In July, the National Sea Grant program — which is celebrating 50 years of research, education and outreach on coastal topics — focused on water resources. For five decades, Sea Grant programs and projects nationwide have addressed a range of water issues, including quality, quantity, and supply or oversupply, in the case of flooding. Throughout the month, North Carolina Sea Grant staff and friends shared their favorite waterway memory. Here are some highlights.

vanda lewis biking

Photo by Vanda Lewis.

• Taking the ferry over to Ocracoke for a day of bike riding with my husband. — Vanda Lewis, North Carolina Sea Grant Mariner’s Menu blogger

fishingin Hawaii

Photo by Lisa Schiavinato

• During my first couple of days in Hawai‘i, I kept waking up before dawn because of the time difference. So, I would head down to the beach near my hotel to watch the sun rise over Diamond Head State Monument in Honolulu. One morning, I saw a man with several rods staked into the sand fishing for his family. He said he came to the beach a few mornings per week to catch fish as his family’s main protein source. It was cool to see someone maintaining sustenance fishing as a cultural tradition, even amidst the glossy hotels and upscale boutiques of Waikiki Beach. — Lisa Schiavinato, North Carolina Sea Grant Coastal law, policy and community development specialist

catching critters

Photo by Susan White.

• Catching critters — crane fly larvae, crawfish and chiggers — at William B. Umstead State Park in Raleigh. The next generation should start off outside exploring and learning about the world around us as a way to move us forward. Fresh water and salt water, urban and rural, keep looking! — Susan White, North Carolina Sea Grant executive director

Photo by Diana Hackenburg.

• Being from the Midwest, I haven’t spent much time near the ocean, and I’m much more familiar with farming communities than fishing communities. I have traveled to the North Carolina coast a few times since joining Sea Grant in March, and each trip I find myself more at home. It doesn’t hurt that small fishing villages like Engelhard in Hyde County are so charming and peaceful — especially at sunrise. — Diana Hackenburg, North Carolina Sea Grant science writer


Photo courtesy Jane Harrison.

• White and still in February, the earth had been frozen for months. A thick sheet of ice covered Lake Winnebago. Trucks and trailers dotted its surface out to the horizon. I was enjoying a hot toddy in Jim and Linda’s Supper Club, a staple of traditional Wisconsin cuisine, waiting for the sturgeon to be speared and harvested by eager fishermen from the cold waters below. That one drink gave me the courage to attempt to hold one of the giant, prehistoric fish at the weigh-in station. 89 pounds? 96? I don’t remember now. But I did need help from the fisherman who caught it. That day I witnessed an ancient practice undertaken by a hearty people in a watershed that supports the largest self-sustained lake sturgeon population in the world. Wow. — Jane Harrison, North Carolina Sea Grant coastal economist and formerly with University of Wisconsin Sea Grant Institute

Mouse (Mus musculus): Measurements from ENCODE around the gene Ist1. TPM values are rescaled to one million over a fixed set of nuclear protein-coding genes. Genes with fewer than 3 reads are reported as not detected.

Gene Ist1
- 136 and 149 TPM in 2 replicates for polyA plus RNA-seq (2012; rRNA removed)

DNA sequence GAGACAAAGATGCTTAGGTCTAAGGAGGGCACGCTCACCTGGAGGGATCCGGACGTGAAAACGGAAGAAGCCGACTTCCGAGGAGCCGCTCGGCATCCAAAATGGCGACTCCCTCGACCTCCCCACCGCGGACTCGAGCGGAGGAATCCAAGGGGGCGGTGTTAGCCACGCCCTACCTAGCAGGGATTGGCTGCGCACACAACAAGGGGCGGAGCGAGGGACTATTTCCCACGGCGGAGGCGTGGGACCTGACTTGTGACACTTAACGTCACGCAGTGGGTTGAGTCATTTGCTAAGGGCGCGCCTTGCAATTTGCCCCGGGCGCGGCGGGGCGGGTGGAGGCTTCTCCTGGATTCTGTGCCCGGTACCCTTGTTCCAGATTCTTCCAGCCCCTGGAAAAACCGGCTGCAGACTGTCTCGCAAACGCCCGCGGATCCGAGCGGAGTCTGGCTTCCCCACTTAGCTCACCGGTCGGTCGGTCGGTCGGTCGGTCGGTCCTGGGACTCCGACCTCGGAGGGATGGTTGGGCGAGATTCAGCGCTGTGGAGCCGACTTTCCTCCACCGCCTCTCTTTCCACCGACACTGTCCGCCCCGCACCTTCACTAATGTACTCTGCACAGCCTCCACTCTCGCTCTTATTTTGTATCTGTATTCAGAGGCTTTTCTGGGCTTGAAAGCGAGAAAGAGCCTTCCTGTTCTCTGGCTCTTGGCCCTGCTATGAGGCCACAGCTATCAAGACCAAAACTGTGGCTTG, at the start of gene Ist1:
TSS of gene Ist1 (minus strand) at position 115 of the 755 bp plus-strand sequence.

Far Creek, Engelhard

Photo by Jessica Whitehead

• This was taken in Engelhard, North Carolina, at the entrance of Far Creek on the afternoon of Feb. 21, 2015, after almost two full days of subfreezing temperatures, just as the creek entrance was beginning to thaw. — Jessica Whitehead, North Carolina Sea Grant coastal community hazards adaptation specialist

Janna Sasser and mom

Photo courtesy Janna Sasser.

• Growing up, spending summers at my grandparents’ beach house at Ocean Isle: The most pressing concerns were whether there was enough fish to fry for dinner and where the bug spray got stashed. — Janna Sasser, North Carolina Sea Grant communicator, pictured here with her mother

Voiland watershed moment

Photo by Mike Voiland.

• My watershed moment came in 1963 when I was 13 years old. While walking in the early morning with my fishing rod along a stretch of the Long Island Sound shoreline in the Town of Riverhead, New York, I cast a surface plug just to the right side of this big rock (a glacial erratic). A swirl appeared and a fish grabbed the lure. A short time later, I landed a 6-pound striped bass — my first ever! Being so very happy and in awe of the experience, I pledged that day to pursue a career in natural resources. And I am glad to say I ultimately did that! — Mike Voiland, former North Carolina Sea Grant executive director

This article was published in the Autumn 2016 issue of Coastwatch.

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